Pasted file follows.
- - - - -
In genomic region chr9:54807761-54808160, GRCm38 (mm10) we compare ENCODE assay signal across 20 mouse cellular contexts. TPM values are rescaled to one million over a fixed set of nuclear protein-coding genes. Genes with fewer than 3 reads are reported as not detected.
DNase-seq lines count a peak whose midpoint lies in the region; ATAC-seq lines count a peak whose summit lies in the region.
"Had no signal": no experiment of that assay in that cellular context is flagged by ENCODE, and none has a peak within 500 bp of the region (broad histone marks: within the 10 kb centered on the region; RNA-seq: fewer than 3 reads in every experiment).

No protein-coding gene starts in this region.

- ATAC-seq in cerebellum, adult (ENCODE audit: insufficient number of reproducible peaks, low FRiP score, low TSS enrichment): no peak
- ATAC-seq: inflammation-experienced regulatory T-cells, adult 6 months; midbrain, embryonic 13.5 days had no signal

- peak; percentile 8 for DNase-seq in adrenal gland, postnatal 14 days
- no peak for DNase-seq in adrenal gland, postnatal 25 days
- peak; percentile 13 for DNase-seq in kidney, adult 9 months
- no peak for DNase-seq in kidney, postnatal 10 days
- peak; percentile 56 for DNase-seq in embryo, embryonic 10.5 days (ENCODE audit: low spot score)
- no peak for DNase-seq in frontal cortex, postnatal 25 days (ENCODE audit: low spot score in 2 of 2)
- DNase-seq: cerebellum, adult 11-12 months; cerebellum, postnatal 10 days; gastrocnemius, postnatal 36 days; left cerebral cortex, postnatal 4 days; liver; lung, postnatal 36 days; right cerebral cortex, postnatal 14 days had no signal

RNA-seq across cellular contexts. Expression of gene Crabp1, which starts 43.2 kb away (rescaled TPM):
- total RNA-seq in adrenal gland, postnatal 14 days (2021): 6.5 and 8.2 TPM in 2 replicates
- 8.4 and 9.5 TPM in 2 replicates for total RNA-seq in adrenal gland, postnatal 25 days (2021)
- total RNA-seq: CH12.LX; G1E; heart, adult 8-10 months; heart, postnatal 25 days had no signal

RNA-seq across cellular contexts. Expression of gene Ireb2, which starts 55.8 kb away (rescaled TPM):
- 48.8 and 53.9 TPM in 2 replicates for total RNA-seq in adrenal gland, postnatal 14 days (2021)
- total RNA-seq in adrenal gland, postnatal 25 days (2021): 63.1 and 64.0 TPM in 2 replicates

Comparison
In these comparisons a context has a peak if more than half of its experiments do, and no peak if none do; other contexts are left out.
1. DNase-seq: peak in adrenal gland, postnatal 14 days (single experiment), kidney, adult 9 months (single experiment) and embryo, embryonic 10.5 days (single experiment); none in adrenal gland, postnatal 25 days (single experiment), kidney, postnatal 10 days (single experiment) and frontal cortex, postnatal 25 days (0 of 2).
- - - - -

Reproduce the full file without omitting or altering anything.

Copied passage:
In genomic region chr9:54807761-54808160, GRCm38 (mm10) we compare ENCODE assay signal across 20 mouse cellular contexts. TPM values are rescaled to one million over a fixed set of nuclear protein-coding genes. Genes with fewer than 3 reads are reported as not detected.
DNase-seq lines count a peak whose midpoint lies in the region; ATAC-seq lines count a peak whose summit lies in the region.
"Had no signal": no experiment of that assay in that cellular context is flagged by ENCODE, and none has a peak within 500 bp of the region (broad histone marks: within the 10 kb centered on the region; RNA-seq: fewer than 3 reads in every experiment).

No protein-coding gene starts in this region.

- ATAC-seq in cerebellum, adult (ENCODE audit: insufficient number of reproducible peaks, low FRiP score, low TSS enrichment): no peak
- ATAC-seq: inflammation-experienced regulatory T-cells, adult 6 months; midbrain, embryonic 13.5 days had no signal

- peak; percentile 8 for DNase-seq in adrenal gland, postnatal 14 days
- no peak for DNase-seq in adrenal gland, postnatal 25 days
- peak; percentile 13 for DNase-seq in kidney, adult 9 months
- no peak for DNase-seq in kidney, postnatal 10 days
- peak; percentile 56 for DNase-seq in embryo, embryonic 10.5 days (ENCODE audit: low spot score)
- no peak for DNase-seq in frontal cortex, postnatal 25 days (ENCODE audit: low spot score in 2 of 2)
- DNase-seq: cerebellum, adult 11-12 months; cerebellum, postnatal 10 days; gastrocnemius, postnatal 36 days; left cerebral cortex, postnatal 4 days; liver; lung, postnatal 36 days; right cerebral cortex, postnatal 14 days had no signal

RNA-seq across cellular contexts. Expression of gene Crabp1, which starts 43.2 kb away (rescaled TPM):
- total RNA-seq in adrenal gland, postnatal 14 days (2021): 6.5 and 8.2 TPM in 2 replicates
- 8.4 and 9.5 TPM in 2 replicates for total RNA-seq in adrenal gland, postnatal 25 days (2021)
- total RNA-seq: CH12.LX; G1E; heart, adult 8-10 months; heart, postnatal 25 days had no signal

RNA-seq across cellular contexts. Expression of gene Ireb2, which starts 55.8 kb away (rescaled TPM):
- 48.8 and 53.9 TPM in 2 replicates for total RNA-seq in adrenal gland, postnatal 14 days (2021)
- total RNA-seq in adrenal gland, postnatal 25 days (2021): 63.1 and 64.0 TPM in 2 replicates

Comparison
In these comparisons a context has a peak if more than half of its experiments do, and no peak if none do; other contexts are left out.
1. DNase-seq: peak in adrenal gland, postnatal 14 days (single experiment), kidney, adult 9 months (single experiment) and embryo, embryonic 10.5 days (single experiment); none in adrenal gland, postnatal 25 days (single experiment), kidney, postnatal 10 days (single experiment) and frontal cortex, postnatal 25 days (0 of 2).